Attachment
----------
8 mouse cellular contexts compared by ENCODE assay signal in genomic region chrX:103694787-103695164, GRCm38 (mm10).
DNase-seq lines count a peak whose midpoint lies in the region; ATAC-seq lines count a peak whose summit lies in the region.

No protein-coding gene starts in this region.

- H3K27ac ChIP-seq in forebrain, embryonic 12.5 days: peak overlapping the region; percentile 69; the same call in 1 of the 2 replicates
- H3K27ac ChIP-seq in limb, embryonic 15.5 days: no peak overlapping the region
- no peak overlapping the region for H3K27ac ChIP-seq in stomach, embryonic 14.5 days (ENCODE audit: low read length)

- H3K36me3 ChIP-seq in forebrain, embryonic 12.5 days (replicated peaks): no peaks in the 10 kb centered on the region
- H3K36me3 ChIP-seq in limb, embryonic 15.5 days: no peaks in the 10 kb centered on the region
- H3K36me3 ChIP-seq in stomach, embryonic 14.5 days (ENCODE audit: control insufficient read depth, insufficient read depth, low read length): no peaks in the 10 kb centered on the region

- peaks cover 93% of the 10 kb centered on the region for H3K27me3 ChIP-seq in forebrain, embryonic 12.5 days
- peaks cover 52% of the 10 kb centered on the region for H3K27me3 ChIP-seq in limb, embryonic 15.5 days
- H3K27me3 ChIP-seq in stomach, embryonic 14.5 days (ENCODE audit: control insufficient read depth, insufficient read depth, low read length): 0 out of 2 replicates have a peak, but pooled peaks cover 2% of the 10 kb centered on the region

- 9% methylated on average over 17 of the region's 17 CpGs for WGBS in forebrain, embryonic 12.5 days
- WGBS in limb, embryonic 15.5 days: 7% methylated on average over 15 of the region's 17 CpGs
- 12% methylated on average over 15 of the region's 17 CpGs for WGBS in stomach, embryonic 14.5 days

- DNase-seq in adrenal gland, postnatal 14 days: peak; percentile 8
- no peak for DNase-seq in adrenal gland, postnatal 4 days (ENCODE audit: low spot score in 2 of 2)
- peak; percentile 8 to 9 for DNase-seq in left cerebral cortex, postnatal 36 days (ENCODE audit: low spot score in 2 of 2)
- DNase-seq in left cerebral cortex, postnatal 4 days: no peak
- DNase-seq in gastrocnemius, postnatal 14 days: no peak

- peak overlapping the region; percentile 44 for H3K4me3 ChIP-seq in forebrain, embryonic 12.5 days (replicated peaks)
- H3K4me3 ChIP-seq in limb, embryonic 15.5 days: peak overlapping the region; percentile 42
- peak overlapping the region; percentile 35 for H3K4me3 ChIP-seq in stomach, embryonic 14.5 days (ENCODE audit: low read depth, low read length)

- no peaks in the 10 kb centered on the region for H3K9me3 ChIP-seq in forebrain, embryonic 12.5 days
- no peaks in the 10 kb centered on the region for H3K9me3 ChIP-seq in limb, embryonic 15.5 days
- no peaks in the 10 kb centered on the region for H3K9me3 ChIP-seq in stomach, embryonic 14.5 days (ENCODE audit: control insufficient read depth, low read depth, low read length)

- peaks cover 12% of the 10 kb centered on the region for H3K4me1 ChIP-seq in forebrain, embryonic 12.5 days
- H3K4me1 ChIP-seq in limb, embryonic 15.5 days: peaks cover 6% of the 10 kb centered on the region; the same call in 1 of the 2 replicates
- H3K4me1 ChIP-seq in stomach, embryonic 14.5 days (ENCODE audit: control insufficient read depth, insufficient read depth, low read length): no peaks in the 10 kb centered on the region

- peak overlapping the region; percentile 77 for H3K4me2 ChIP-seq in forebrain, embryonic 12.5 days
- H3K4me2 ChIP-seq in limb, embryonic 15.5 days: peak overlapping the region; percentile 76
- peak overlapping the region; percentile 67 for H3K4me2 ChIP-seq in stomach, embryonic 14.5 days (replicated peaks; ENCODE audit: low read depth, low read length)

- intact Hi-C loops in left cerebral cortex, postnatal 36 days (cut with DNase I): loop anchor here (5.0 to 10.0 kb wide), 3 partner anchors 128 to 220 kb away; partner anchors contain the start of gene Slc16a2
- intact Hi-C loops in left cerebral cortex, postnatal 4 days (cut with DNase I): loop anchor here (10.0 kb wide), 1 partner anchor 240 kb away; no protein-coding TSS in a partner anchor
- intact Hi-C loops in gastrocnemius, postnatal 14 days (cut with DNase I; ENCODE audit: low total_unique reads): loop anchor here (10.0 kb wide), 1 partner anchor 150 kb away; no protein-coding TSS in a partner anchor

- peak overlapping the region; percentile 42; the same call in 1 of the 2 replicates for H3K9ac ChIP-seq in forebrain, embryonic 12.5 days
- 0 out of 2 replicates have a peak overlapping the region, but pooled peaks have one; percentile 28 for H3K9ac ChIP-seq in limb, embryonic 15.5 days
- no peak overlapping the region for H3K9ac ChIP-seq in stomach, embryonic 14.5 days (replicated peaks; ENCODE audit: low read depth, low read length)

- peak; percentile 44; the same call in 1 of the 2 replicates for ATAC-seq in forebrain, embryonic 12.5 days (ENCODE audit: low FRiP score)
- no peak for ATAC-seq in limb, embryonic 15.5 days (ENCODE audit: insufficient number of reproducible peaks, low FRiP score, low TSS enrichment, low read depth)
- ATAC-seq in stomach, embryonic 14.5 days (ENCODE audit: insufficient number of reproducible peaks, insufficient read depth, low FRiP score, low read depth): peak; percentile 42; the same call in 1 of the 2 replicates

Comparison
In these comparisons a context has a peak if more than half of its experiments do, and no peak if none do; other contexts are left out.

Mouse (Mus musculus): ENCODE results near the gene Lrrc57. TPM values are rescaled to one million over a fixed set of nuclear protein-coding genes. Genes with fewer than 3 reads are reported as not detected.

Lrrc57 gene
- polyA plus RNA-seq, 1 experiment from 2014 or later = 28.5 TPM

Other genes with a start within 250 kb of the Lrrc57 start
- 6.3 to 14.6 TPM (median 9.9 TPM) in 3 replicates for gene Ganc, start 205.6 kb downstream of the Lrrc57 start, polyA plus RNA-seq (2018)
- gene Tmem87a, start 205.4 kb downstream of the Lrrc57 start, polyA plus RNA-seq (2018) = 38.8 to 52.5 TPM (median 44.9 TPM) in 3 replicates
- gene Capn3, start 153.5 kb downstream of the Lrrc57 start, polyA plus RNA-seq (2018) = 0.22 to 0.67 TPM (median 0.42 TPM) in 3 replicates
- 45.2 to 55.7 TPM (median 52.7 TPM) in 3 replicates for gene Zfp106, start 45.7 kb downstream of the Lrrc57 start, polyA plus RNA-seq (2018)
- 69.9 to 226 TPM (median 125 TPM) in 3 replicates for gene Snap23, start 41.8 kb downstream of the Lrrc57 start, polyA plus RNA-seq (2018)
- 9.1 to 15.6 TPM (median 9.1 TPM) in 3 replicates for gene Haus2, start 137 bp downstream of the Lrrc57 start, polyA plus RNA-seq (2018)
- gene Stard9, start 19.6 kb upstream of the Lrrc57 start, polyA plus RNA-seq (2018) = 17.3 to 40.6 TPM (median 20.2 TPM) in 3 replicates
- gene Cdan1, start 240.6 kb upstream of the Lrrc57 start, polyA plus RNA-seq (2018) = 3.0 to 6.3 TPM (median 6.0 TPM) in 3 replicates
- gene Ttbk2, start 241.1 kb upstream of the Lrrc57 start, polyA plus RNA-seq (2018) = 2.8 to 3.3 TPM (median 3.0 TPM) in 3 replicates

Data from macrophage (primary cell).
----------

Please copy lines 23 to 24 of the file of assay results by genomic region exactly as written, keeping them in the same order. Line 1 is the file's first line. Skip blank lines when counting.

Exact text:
- peak overlapping the region; percentile 35 for H3K4me3 ChIP-seq in stomach, embryonic 14.5 days (ENCODE audit: low read depth, low read length)

- no peaks in the 10 kb centered on the region for H3K9me3 ChIP-seq in forebrain, embryonic 12.5 days